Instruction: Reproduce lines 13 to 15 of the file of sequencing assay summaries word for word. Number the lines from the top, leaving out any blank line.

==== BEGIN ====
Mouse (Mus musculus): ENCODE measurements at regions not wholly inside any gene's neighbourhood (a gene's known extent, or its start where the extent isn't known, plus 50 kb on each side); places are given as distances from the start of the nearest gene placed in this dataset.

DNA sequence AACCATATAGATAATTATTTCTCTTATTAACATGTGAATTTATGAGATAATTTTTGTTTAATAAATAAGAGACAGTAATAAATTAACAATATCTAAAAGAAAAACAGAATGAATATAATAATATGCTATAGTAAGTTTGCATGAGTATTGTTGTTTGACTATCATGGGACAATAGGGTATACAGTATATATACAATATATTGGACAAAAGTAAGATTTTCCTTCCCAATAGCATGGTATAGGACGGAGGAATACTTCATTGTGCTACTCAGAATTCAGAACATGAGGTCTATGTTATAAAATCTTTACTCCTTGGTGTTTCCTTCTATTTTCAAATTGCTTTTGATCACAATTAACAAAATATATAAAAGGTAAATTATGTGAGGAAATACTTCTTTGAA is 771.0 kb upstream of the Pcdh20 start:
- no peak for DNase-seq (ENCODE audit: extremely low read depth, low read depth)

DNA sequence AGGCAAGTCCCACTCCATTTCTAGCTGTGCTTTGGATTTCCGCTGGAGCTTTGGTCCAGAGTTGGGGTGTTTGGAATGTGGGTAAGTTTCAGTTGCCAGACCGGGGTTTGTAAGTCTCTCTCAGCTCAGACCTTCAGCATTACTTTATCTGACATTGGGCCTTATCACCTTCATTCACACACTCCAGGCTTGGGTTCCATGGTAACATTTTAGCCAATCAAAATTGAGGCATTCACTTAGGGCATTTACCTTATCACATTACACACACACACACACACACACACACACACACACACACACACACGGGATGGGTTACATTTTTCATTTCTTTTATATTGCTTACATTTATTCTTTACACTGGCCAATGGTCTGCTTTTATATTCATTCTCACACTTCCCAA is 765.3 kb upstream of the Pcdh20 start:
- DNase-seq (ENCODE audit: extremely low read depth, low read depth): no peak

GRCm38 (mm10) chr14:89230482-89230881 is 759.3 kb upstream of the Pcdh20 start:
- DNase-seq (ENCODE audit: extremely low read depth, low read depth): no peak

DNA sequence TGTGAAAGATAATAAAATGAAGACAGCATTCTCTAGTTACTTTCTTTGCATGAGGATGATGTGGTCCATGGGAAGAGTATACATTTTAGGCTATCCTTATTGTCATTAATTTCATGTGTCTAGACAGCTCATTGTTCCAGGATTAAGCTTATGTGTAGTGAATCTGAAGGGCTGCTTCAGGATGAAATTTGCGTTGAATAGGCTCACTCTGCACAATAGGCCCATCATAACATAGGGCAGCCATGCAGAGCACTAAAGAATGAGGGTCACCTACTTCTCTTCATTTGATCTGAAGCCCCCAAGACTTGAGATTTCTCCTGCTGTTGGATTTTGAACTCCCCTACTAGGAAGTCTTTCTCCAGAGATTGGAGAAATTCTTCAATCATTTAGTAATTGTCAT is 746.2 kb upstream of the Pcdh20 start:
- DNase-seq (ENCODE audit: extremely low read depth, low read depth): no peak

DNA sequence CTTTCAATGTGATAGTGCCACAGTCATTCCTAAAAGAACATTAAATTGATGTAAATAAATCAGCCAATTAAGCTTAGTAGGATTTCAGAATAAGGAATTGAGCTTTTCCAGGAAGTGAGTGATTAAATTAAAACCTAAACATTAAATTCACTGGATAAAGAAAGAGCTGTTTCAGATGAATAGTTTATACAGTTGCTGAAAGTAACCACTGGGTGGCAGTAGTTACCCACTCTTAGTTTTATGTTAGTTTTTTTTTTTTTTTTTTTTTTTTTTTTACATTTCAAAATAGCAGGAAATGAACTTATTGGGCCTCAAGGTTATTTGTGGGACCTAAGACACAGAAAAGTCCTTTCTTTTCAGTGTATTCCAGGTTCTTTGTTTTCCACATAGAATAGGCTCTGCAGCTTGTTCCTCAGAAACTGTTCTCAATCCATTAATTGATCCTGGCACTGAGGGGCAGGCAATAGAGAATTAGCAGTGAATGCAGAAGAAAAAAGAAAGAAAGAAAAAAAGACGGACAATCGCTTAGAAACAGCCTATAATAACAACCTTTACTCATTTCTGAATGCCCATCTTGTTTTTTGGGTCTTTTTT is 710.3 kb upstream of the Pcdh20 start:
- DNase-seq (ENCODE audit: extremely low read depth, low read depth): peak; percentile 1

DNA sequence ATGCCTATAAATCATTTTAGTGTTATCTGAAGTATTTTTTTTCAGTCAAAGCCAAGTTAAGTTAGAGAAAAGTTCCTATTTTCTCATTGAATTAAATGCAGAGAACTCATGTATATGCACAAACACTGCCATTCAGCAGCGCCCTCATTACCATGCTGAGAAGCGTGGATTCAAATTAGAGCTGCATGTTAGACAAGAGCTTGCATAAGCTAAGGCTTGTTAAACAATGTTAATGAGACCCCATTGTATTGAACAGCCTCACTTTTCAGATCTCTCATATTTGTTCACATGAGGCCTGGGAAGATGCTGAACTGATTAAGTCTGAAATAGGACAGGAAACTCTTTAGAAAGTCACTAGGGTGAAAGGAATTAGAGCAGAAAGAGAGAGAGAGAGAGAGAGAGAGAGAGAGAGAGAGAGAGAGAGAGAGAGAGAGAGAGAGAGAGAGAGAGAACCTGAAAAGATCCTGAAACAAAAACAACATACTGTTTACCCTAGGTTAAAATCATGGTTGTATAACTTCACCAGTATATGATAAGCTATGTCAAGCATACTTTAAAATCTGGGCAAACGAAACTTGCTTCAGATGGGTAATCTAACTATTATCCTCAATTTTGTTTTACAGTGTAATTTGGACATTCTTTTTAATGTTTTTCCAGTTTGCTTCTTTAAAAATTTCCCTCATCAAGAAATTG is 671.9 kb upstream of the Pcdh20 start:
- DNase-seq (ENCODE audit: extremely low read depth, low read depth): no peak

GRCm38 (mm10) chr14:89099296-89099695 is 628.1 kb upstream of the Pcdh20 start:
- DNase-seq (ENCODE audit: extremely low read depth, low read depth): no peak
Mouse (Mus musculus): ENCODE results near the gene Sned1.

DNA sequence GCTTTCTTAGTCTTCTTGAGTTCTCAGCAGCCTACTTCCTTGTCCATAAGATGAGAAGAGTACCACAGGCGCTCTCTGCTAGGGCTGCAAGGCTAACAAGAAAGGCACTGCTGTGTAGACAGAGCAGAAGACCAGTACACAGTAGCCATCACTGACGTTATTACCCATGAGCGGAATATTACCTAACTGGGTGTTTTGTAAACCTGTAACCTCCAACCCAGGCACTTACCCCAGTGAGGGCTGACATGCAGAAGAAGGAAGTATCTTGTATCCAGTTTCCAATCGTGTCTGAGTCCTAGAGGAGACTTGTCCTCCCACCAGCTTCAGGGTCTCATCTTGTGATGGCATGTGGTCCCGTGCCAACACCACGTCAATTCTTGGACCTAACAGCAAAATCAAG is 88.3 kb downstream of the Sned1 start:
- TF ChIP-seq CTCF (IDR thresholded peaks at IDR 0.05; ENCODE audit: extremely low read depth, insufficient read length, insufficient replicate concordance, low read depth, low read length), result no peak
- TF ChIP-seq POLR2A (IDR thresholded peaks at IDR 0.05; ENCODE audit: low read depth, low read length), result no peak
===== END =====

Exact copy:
- DNase-seq (ENCODE audit: extremely low read depth, low read depth): no peak

GRCm38 (mm10) chr14:89099296-89099695 is 628.1 kb upstream of the Pcdh20 start:
- DNase-seq (ENCODE audit: extremely low read depth, low read depth): no peak